The Internal Revenue Service and the Treasury Inspector General for Tax Administration continue to hear from taxpayers who have received unsolicited calls from individuals demanding payment while fraudulently claiming to be from the IRS.
Based on the 90,000 complaints that TIGTA has received through its telephone hotline, to date, TIGTA has identified approximately 1,100 victims who have lost an estimated $5 million from these scams.
"There are clear warning signs about these scams, which continue at high levels throughout the nation," said IRS Commissioner John Koskinen. "Taxpayers should remember their first contact with the IRS will not be a call from out of the blue, but through official correspondence sent through the mail. A big red flag for these scams are angry, threatening calls from people who say they are from the IRS and urging immediate payment. This is not how we operate. People should hang up immediately and contact TIGTA or the IRS."
Additionally, it is important for taxpayers to know that the IRS:
Potential phone scam victims may be told that they owe money that must be paid immediately to the IRS or they are entitled to big refunds. When unsuccessful the first time, sometimes phone scammers call back trying a new strategy.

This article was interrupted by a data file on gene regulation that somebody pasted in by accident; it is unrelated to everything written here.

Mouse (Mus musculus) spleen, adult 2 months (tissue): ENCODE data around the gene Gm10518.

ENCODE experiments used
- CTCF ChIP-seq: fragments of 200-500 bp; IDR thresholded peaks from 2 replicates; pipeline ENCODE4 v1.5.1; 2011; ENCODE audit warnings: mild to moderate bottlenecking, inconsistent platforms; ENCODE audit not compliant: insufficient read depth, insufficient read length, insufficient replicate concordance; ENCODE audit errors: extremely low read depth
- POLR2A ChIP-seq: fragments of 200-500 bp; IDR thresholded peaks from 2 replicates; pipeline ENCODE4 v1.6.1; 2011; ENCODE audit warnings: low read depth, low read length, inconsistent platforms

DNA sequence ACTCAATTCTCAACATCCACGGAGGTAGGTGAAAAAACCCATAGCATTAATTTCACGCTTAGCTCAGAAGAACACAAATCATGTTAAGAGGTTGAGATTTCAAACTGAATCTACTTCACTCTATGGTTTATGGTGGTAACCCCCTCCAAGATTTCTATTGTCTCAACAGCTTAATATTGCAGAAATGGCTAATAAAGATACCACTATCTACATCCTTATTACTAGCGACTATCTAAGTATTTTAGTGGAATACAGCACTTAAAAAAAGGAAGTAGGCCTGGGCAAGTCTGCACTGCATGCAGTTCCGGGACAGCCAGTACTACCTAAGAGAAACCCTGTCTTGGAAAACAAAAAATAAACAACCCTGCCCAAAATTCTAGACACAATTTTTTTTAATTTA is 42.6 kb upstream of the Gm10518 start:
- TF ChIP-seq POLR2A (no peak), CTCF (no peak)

Other characteristics of these scams include:
If you get a phone call from someone claiming to be from the IRS, here's what you should do:
Taxpayers should be aware that there are other unrelated scams (such as a lottery sweepstakes) and solicitations (such as debt relief) that fraudulently claim to be from the IRS.
The IRS encourages taxpayers to be vigilant against phone and email scams that use the IRS as a lure. The IRS does not initiate contact with taxpayers by email to request personal or financial information. This includes any type of electronic communication, such as text messages and social media channels. The IRS also does not ask for PINs, passwords or similar confidential access information for credit card, bank or other financial accounts.
Recipients should not open any attachments or click on any links contained in the message. Instead, forward the e-mail to email@example.com.